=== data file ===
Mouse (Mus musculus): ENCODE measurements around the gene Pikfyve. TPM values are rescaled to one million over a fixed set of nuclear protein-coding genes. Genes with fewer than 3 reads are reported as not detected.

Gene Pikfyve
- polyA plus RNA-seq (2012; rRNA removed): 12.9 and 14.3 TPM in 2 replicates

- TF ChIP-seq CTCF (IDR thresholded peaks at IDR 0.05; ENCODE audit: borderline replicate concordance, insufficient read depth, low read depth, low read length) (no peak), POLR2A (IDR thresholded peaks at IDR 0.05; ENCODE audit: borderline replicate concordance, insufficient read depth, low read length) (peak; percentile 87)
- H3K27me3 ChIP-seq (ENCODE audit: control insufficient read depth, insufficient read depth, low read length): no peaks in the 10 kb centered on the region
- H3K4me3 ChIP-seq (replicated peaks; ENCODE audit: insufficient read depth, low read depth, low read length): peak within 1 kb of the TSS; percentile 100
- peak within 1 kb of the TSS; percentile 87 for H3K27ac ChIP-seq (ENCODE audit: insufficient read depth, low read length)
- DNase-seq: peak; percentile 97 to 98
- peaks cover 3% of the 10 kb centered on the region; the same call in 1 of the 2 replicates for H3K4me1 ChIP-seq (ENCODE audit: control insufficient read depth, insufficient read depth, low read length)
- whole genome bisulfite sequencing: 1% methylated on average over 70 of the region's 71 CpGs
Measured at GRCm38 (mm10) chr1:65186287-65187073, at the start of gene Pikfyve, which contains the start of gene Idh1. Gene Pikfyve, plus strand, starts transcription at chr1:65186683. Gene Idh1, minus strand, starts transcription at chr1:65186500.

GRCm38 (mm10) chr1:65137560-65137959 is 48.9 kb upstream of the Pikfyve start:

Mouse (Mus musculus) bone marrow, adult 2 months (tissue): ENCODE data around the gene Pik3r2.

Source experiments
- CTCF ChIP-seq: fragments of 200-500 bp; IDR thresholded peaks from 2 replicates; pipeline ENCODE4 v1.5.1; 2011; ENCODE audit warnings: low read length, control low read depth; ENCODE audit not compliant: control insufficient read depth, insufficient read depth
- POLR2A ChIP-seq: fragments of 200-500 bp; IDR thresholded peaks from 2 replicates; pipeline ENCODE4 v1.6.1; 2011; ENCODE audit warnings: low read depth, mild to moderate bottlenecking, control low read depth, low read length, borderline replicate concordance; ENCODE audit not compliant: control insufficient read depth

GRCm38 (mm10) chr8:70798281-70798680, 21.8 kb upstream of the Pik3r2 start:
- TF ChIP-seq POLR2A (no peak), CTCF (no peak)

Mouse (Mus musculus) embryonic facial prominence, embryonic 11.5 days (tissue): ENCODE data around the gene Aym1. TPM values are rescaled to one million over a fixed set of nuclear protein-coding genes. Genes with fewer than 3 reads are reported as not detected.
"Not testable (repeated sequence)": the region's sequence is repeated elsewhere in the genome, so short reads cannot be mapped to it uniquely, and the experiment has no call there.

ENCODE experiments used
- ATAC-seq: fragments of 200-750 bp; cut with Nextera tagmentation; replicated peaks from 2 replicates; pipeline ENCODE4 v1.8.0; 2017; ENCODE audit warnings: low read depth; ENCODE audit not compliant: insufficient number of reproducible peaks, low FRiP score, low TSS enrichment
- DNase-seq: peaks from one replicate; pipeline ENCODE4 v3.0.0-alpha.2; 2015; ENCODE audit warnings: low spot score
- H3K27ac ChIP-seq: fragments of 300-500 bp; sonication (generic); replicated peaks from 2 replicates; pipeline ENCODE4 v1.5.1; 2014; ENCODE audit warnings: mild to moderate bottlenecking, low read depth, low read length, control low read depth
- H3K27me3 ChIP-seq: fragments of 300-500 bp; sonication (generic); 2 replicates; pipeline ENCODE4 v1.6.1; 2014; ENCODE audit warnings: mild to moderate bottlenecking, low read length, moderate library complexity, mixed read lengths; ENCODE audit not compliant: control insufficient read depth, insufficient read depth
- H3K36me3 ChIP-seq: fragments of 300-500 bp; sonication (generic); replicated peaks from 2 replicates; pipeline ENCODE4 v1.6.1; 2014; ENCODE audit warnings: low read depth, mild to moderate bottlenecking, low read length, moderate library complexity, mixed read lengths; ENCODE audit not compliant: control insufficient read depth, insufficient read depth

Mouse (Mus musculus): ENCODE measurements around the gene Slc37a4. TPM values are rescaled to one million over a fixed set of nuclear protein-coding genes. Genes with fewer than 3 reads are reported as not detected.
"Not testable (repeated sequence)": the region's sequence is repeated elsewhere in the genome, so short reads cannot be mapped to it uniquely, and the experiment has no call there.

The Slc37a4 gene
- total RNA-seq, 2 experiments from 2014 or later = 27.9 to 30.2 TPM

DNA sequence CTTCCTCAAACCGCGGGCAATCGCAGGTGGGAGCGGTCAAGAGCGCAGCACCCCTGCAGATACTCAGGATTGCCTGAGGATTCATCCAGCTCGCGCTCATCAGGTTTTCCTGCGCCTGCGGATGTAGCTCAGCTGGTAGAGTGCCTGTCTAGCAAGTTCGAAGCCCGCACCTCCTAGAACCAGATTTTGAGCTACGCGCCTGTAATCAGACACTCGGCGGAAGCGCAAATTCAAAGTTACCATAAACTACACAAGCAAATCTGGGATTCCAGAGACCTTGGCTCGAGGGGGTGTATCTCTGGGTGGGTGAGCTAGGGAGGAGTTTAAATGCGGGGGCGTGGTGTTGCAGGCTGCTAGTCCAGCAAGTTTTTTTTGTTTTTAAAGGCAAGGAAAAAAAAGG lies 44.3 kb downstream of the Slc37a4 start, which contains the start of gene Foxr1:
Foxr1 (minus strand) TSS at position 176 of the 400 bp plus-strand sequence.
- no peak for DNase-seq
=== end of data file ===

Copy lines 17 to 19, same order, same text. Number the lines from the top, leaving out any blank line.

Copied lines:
GRCm38 (mm10) chr8:70798281-70798680, 21.8 kb upstream of the Pik3r2 start:
- TF ChIP-seq POLR2A (no peak), CTCF (no peak)

Mouse (Mus musculus) embryonic facial prominence, embryonic 11.5 days (tissue): ENCODE data around the gene Aym1. TPM values are rescaled to one million over a fixed set of nuclear protein-coding genes. Genes with fewer than 3 reads are reported as not detected.